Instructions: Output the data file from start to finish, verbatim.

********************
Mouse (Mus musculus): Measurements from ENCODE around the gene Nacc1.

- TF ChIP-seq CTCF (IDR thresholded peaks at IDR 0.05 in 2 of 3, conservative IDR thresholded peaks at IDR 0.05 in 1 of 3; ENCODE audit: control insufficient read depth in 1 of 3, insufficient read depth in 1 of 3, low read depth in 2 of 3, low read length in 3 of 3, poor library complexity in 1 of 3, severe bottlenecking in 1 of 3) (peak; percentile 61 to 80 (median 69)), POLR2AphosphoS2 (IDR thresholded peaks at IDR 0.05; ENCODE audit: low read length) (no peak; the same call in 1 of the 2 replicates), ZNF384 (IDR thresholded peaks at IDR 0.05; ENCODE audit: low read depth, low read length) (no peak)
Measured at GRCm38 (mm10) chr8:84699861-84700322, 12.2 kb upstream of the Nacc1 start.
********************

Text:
Mouse (Mus musculus): Measurements from ENCODE around the gene Nacc1.

- TF ChIP-seq CTCF (IDR thresholded peaks at IDR 0.05 in 2 of 3, conservative IDR thresholded peaks at IDR 0.05 in 1 of 3; ENCODE audit: control insufficient read depth in 1 of 3, insufficient read depth in 1 of 3, low read depth in 2 of 3, low read length in 3 of 3, poor library complexity in 1 of 3, severe bottlenecking in 1 of 3) (peak; percentile 61 to 80 (median 69)), POLR2AphosphoS2 (IDR thresholded peaks at IDR 0.05; ENCODE audit: low read length) (no peak; the same call in 1 of the 2 replicates), ZNF384 (IDR thresholded peaks at IDR 0.05; ENCODE audit: low read depth, low read length) (no peak)
Measured at GRCm38 (mm10) chr8:84699861-84700322, 12.2 kb upstream of the Nacc1 start.